It's presented in its original aspect ratio of 1.19:1, which is actually not as wide as a standard television set. (This strange aspect ratio was created to allow space for an optical soundtrack alongside the image.) Faced with the opposite problem of modern films (which are wider than a TV), Criterion have "pillarboxed" the image by including black bars on the sides. But they've actually gone one step further, slightly windowboxing the image on all sides to account for overscan, allowing more of the image to make it to the screen. Looking at their previous 1998 release of M (which featured a blurry image, a good deal of damage, cropping, and a frequent white line across the top of the screen) it's clear how far things have improved.
The following is a series of screen captures from the new Criterion edition of M, each followed by a similar capture from the 1998 Criterion disc. The difference is pretty pronounced. In some cases I've also included enlarged details. I haven't done anything to the captures except compress them as JPEGs at a pretty high quality level (about 80%). They should give a good idea of the improvements:
Note: There is some slight cropping on the sides in the new version when compared to a European release of M by Eureka, but that version exhibits much more added sharpening and features a less enjoyable image overall.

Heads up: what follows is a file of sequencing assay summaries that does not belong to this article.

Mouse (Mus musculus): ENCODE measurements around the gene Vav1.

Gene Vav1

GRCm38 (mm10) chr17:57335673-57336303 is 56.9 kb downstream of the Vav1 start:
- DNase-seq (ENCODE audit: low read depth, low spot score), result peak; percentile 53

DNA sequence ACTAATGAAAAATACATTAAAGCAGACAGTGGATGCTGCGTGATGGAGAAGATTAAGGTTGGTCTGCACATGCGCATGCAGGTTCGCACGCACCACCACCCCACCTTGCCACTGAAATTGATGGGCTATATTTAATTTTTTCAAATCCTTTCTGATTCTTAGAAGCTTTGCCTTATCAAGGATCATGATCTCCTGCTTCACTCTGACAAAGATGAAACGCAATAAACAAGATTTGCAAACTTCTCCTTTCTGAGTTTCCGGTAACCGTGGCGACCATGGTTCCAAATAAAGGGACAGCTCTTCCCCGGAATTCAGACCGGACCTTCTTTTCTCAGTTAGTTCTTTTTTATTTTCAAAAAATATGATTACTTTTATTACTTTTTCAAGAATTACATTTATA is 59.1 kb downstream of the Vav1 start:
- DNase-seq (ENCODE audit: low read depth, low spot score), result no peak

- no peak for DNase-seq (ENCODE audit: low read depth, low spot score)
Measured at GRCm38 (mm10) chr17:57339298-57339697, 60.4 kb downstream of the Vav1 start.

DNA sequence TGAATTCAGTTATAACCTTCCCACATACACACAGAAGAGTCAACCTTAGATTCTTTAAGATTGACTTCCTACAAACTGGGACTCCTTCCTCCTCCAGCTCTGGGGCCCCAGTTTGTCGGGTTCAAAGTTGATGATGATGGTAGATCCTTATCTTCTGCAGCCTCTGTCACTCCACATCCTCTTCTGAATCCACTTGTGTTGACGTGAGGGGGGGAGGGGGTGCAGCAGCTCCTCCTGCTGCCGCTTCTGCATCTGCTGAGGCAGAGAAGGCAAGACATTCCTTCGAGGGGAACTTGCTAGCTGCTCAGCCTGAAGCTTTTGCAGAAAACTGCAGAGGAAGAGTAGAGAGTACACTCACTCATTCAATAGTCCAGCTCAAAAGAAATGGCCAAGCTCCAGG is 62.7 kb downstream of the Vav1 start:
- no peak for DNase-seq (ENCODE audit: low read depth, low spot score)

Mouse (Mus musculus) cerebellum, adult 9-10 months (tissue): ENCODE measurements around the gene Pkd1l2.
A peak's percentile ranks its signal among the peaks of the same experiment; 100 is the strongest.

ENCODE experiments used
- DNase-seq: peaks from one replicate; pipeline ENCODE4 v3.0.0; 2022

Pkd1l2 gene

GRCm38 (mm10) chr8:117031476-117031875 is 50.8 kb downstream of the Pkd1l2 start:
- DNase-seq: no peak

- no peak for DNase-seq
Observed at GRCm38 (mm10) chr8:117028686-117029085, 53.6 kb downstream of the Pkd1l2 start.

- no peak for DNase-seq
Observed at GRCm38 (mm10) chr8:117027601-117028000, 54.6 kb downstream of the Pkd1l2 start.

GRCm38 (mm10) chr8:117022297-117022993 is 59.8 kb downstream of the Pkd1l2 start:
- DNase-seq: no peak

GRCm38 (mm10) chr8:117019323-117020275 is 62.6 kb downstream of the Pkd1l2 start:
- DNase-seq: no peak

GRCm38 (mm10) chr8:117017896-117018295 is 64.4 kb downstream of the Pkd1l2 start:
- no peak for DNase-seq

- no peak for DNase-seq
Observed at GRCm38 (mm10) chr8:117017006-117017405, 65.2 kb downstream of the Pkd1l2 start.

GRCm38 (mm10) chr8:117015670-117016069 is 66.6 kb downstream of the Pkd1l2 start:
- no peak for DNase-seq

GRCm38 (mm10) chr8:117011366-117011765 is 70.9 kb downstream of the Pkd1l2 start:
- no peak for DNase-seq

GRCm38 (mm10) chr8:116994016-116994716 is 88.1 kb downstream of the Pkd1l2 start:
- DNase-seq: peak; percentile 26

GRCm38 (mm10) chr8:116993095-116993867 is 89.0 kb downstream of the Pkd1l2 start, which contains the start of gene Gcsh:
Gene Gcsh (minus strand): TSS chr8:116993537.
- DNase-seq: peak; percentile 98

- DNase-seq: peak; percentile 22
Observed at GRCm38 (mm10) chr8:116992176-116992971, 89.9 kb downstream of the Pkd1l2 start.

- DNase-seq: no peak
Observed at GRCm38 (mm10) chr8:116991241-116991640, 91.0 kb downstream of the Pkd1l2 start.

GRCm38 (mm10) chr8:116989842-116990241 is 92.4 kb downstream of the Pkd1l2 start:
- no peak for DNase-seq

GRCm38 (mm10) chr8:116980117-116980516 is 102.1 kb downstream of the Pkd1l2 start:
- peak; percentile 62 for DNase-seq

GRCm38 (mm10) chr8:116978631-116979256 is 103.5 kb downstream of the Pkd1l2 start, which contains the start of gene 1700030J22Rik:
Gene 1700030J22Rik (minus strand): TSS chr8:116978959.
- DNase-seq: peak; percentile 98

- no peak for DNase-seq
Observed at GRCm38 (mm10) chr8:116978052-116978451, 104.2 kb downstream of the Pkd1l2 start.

The second disc holds a treasure trove of unique and interesting features. First up is William Friedkin's 50 minute interview with Fritz Lang, filmed in 1974. This lengthy sequence features Lang speaking in great depth about his life, his approach to film and how the world changed around him. Looking particularly striking in his old age with his eye-patch, Lang cuts a very strange figure. His thick accent and cranky tone reminded me of Dr. Strangelove. But his storytelling is slow and engaging. He unravels tales from his life with the style of a man with a lot to say. An outstanding extra feature.
A unique feature included is Claude Chabrol's M: le Maudit, a short film based on M that was part of a strange French television series that offered up Cliff's Notes-style distillations of classic films. Chabrol's version uses some footage from M and some original footage shot with a French cast. This unusual feature gives the viewer another chance to appreciate the influence the film had on future filmmakers.